Italians are more ambivalent. Like Germans, Italians have been among the most fervid �Europeans.� They pay lip service to the EU and are proud to be called Europeans. Italian traditions do not stand between them and Europe as in Holland. Even Italian right-wingers, who detest rules limiting their opportunities to gain, especially the stringent EU economic-finance regulations, pay lip service to Europe. Since price hikes across the board have been more dramatic in Italy than elsewhere, people gripe that life would be better outside the Euro zone and cite the example of Great Britain, prospering without the euro.


My Parisian friend finds that if Europeans are less Europhile today, they are more Eurocentric than 10 years ago. The EU is an ongoing process, affecting peoples� day-to-day lives. People tend to believe that the EU and its strong currency are protection against the rise of the China superpower and against dependence on Russia for Europe�s energy requirements.

Europeans have not learned that centrism is a dangerous and slippery devil as exemplified in the USA. They hold onto the center of European mainstream life; the edge, the perimeter, is for travel and vacation and study but the real center of life is here. The wild unknown beyond the edge is only for kicks while the magnetic center is the assurance for continuing life. Because of their 2,500 years of history, Europeans ignore that the earth�s center keeps moving, shifting, changing. Ancient China became a center, then Egypt, then Greece and Rome and Old Europe. At last arrived the Americas. Each believed it was the center. But the center of civilization has turned out to be elusive, a point which modern man in his short life can no longer pinpoint.


The negative image the USA projects today confirms the traditional mistrust of the European Left of America -- imperialist, warlike, savagely capitalistic and anti-social. Those policies and qualities alienate also the nationalistic Right. My Amsterdam banker acquaintance, a man of moderate though internationalist and social views, as are the majority of Dutch, reflects new sentiments spreading across the continent:

�The Dutch are less pro-American than before. Today�s American president and the war in Iraq are the basic reasons -- the way the war is being conducted, the bogus case for the World Trade Center, Abu Graib, the secret CIA night flights and torture and US military bases in Europe. The Dutch have lost faith in America as a world moral leader and shun American cultural outlets in Holland. No longer role models as in the 50s and 60s, Americans are now seen as fat, loud, arrogant, stupid and oblivious to the rest of the world.�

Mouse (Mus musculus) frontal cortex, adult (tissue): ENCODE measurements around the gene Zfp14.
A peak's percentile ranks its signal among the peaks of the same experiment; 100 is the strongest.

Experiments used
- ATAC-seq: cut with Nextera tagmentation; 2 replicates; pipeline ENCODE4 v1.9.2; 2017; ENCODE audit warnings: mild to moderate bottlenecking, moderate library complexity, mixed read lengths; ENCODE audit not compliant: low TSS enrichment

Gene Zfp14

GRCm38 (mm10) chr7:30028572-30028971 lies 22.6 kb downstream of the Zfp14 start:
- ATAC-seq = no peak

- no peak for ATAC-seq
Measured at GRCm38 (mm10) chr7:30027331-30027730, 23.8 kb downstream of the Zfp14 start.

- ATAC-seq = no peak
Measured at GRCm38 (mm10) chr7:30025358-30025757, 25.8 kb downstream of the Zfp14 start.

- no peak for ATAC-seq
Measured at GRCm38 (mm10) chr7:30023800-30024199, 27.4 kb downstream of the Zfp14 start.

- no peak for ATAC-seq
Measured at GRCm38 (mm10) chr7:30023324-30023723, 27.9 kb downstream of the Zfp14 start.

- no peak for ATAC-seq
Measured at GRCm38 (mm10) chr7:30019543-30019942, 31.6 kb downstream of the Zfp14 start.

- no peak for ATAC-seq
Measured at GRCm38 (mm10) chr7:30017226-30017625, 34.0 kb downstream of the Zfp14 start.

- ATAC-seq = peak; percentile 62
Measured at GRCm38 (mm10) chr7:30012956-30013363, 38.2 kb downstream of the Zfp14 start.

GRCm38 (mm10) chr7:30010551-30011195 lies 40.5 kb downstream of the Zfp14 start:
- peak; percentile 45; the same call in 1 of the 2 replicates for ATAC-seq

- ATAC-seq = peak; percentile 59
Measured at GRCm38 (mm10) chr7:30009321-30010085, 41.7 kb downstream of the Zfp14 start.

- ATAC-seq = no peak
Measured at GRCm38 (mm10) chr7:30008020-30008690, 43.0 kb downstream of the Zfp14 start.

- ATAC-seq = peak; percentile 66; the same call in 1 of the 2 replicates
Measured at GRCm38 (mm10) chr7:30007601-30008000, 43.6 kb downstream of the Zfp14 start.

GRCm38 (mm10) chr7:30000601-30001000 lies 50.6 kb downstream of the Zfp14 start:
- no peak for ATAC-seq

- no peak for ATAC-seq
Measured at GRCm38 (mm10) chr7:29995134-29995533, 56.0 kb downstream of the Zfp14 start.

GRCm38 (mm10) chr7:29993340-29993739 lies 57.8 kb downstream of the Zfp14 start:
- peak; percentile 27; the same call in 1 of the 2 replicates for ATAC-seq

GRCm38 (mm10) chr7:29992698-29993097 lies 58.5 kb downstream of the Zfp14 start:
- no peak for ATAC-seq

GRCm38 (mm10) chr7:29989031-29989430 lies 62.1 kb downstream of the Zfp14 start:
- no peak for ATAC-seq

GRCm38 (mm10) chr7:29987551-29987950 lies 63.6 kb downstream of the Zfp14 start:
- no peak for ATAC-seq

My businessman friend in Paris draws similar conclusion: �Most certainly French are more anti-American today (despite right-wing President Sarkozy�s new-found link with Bushian America!), the effect of Bush and the Iraq war. Though there is no a visceral antipathy to the American way of life, people are simply convinced that the French way is better.�

The Spaniards, too, perceive European life as superior. Ditto Italians, except that academics and scientists recognize the greater professional opportunities in the USA. Though insular Brits, with their special relationship with America, remain in some respects the mavericks of Europe, they are perceived as Europeans. A half-million Brits live in France and the same number of French in Great Britain, while parts of Tuscany host legions of English exiles.

Most anti-American feelings have to do with the US warlike stance in the world today. The fact is, the European love affair with the USA is over. At the same time, the emergence of the EU as a potential counterweight to the US on a global scale is a matter of pride and hope for the future.

Next, Part 2: What kind of Europe?

Gaither Stewart is originally from Asheville, NC. He has lived his adult life in Germany and Italy, alternated with residences in The Netherlands, France, Mexico, Argentina and Russia. After a career in journalism as a correspondent for the Rotterdam newspaper, Algemeen Dagblad, he began writing fiction. His collections of short stories, "Icy Current Compulsive Course, To Be A Stranger" and "Once In Berlin" are published by Wind River Press. His new novel, "Asheville," is published by www.Wastelandrunes.com He lives with his wife, Milena, in Rome, Italy. E-mail: gaither.stewart@yahoo.it.